English: Why It's Time to Make It Official
Harold F. Schiffman
haroldfs at ccat.sas.upenn.edu
Fri Jun 2 12:27:49 UTC 2006
Forwarded from HUMAN EVENTS.
English: Why It's Time to Make It Official
by K.C. McAlpin
Posted Jun 01, 2006
"I really believe this amendment is racist." These were the words of
Senate Democratic Minority Leader Harry Reid of Nevada spoken just minutes
before 63 senators including 11 members of his own party voted for the
measure. The target of Reids attack: an amendment to the Senate
immigration bill by Sen. James Inhofe (R.-Okla.) that declared English the
"national language" of the United States. After murmurs of disapproval
greeted his words, Reid hastened to say that he didnt mean to imply that
Inhofe was a racist. But Reid didnt back down from his characterization of
the national language amendment itself.
Is it racist to have an official language? That would be news to 52
nations located mostly in Africa, Asia, and the Caribbean that already
have made English their official language, in addition to 27 states
including heavily immigrant California. The truth is that in todays world
there is no correlation between the language someone speaks and the color
of their skin. Reid knows that. So why did he decide to resort to the
rhetorical equivalent of a neutron bomb to try and derail the Inhofe
English amendment? Two reasons stand out: First when it comes to
immigration policy, Reid takes his marching orders from radical Hispanic
activists and open border groups like the National Council of La Raza.
Why? Reid now feels guilty and politically vulnerable over the fact that
he sponsored very restrictive immigration legislation in the early 1990s.
Reid knows the disproportionate power radical Hispanic activists wield
within the Democratic Party. So long ago he disavowed his one-time views
on immigration and came to terms with the activists to gain their
acquiescence for his climb to leadership. Thus the recent revelation that
Reid had once championed a Proposition 187-style immigration bill received
barely a whisper of condemnation from the activists. They saw no reason to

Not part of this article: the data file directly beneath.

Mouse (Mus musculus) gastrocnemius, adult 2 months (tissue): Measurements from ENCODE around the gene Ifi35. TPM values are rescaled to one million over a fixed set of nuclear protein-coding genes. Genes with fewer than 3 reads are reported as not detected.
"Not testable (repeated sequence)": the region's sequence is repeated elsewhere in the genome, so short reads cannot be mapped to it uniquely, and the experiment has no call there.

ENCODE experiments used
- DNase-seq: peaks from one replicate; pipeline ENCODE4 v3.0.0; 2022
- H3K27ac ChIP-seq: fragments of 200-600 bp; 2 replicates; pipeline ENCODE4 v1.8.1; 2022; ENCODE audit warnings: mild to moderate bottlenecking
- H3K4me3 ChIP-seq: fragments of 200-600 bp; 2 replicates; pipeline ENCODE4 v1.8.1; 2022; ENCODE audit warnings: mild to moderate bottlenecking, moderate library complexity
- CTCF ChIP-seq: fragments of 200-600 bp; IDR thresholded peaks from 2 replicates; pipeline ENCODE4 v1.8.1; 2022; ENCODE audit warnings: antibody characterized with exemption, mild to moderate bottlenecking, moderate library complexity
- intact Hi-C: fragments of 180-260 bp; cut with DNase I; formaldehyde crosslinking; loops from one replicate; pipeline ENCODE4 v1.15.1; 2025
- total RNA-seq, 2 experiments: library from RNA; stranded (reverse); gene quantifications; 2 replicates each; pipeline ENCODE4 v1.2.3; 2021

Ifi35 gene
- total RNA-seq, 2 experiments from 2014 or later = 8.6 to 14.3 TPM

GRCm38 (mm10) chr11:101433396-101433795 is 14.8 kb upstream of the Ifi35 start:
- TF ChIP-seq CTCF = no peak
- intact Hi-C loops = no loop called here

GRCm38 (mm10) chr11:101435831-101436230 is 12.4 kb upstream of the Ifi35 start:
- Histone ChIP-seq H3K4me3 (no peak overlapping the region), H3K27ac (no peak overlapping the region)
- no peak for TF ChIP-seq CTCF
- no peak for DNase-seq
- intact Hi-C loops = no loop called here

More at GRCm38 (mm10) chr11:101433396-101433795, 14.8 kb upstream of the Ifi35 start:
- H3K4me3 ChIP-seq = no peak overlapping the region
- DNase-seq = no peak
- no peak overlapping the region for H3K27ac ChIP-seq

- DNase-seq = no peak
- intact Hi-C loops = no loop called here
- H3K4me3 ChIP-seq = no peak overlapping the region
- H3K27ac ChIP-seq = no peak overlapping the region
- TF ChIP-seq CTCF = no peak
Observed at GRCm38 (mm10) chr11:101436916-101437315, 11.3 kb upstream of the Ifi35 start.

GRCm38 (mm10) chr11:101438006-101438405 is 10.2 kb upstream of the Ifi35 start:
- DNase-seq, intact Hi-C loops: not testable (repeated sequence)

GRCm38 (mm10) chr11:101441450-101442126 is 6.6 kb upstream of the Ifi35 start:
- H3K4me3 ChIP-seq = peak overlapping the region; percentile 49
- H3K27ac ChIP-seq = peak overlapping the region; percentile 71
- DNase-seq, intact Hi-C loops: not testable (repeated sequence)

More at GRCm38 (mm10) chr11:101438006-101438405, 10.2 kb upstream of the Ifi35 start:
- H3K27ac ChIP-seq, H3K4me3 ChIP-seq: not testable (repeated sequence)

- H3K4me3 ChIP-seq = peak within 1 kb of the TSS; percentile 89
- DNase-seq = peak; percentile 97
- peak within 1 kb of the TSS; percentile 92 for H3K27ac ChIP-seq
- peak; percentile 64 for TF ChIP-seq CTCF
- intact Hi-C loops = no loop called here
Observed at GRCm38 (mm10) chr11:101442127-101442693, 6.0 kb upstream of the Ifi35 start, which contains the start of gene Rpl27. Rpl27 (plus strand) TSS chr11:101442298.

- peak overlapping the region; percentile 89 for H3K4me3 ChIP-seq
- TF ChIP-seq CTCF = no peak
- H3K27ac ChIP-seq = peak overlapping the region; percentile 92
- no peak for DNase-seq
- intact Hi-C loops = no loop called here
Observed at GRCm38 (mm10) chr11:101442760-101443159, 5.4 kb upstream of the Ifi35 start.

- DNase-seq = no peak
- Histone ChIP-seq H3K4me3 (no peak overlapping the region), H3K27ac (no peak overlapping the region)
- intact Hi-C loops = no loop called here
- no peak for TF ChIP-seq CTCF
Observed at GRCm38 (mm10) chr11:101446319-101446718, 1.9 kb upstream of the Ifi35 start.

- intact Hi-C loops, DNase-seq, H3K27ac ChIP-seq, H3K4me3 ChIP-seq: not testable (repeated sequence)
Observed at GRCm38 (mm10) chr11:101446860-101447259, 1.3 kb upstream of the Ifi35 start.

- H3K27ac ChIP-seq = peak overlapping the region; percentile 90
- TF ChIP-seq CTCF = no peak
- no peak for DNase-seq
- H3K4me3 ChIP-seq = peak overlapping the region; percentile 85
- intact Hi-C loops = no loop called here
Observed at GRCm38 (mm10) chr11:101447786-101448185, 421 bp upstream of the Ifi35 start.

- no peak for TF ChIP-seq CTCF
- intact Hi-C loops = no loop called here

launch the kind of smear attack they would have unleashed against someone
not totally in their pocket. The second reason has to do with the
multicultural agenda of the activist groups themselves. Census data shows
that learning to speak fluent English is one almost foolproof way new
immigrants can boost their earning power in the U.S. and have the chance
to realize the American dream.
But English-speaking immigrants are far more likely to assimilate, make
their own political decisions, and over time come to see themselves as
Americans. This is anathema to Marxist-leaning academics as well as
Mexican-American extremists dreaming of "La Reconquista." What they want
from repeated amnesties and never ending waves of illegal immigration is
the creation of a linguistically isolated, alienated underclass that can
be imbued with grievances and mobilized for political and social
revolution like the mobs of Muslim youths that rampaged in dozens of
French cities this spring. In their view mass immigration is a policy
failure if it does not ultimately produce a disaffected underclass. Thus
they are vehemently opposed to any policy that promotes "Melting Pot"
style assimilation, the most important of which is expecting new
immigrants to learn English.
And Inhofes amendment did exactly that. In addition to declaring English
the national language, the amendment stipulated that any formerly illegal
alien who wanted to pursue citizenship had to demonstrate the ability to
speak English, and not just the intention to learn English by enrolling in
a class as called for in the immigration bill. The amendment also stated
no one had a right to government services in any language other than
English unless specifically authorized by law. That provision threatened
to put an end to the illegitimate, widespread efforts of federal
bureaucrats to force government agencies to provide their services in
foreign languagesespecially in Spanish. But Reid and his Reconquista
allies cant disclose the real reasons for their hatred of the Inhofe
amendment. After all, a March 2006 Zogby poll commissioned by ProEnglish
found an overwhelming 84% of likely voters, including 82% of Democratic
voters, favor making English our official language.
So, in a carefully premeditated move, Reid played the race card. In the
end it wasnt enough. But Reid and his ideological allies will use the same
racist smear tactics to try and derail any recognition of English as our
official language that might emerge in a final immigration bill because
for them, and for us, the stakes are huge.
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